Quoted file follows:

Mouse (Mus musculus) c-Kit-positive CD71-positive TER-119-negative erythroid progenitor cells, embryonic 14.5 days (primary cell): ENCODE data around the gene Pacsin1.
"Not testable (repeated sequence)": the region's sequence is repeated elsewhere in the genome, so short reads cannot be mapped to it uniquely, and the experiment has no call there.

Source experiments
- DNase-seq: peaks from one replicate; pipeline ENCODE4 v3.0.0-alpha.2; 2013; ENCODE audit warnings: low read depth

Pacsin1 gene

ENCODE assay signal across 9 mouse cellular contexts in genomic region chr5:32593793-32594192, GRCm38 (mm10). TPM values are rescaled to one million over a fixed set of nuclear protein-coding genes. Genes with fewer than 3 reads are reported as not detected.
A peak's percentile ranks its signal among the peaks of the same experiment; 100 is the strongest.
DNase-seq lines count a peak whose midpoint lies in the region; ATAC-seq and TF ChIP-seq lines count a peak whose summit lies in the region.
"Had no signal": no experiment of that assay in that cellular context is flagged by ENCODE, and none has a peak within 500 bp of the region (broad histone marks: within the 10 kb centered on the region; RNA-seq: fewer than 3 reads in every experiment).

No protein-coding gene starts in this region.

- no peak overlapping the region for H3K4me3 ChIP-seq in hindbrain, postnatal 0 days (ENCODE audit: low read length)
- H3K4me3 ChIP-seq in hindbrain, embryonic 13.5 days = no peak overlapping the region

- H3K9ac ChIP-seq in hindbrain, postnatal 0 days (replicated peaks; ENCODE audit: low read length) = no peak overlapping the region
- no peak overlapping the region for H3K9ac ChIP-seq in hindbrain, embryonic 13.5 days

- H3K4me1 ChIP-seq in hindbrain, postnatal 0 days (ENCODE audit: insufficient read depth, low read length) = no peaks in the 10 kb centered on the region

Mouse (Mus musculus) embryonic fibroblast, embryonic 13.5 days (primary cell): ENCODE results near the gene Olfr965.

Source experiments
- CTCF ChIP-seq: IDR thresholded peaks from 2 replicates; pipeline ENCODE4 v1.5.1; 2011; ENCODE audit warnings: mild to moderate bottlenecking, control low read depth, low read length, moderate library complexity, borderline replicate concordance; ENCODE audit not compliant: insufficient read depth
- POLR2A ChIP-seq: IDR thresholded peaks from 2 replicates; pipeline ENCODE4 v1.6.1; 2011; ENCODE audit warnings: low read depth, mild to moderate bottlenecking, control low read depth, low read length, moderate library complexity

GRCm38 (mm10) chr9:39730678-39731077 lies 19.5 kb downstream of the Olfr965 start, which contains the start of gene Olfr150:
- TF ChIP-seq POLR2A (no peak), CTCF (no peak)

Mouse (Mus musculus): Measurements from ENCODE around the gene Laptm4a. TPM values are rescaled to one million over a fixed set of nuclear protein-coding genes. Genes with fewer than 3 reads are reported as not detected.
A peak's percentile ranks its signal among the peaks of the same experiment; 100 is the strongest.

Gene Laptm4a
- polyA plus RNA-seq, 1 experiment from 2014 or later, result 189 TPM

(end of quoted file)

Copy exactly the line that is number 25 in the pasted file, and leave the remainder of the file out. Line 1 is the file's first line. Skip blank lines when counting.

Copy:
- polyA plus RNA-seq, 1 experiment from 2014 or later, result 189 TPM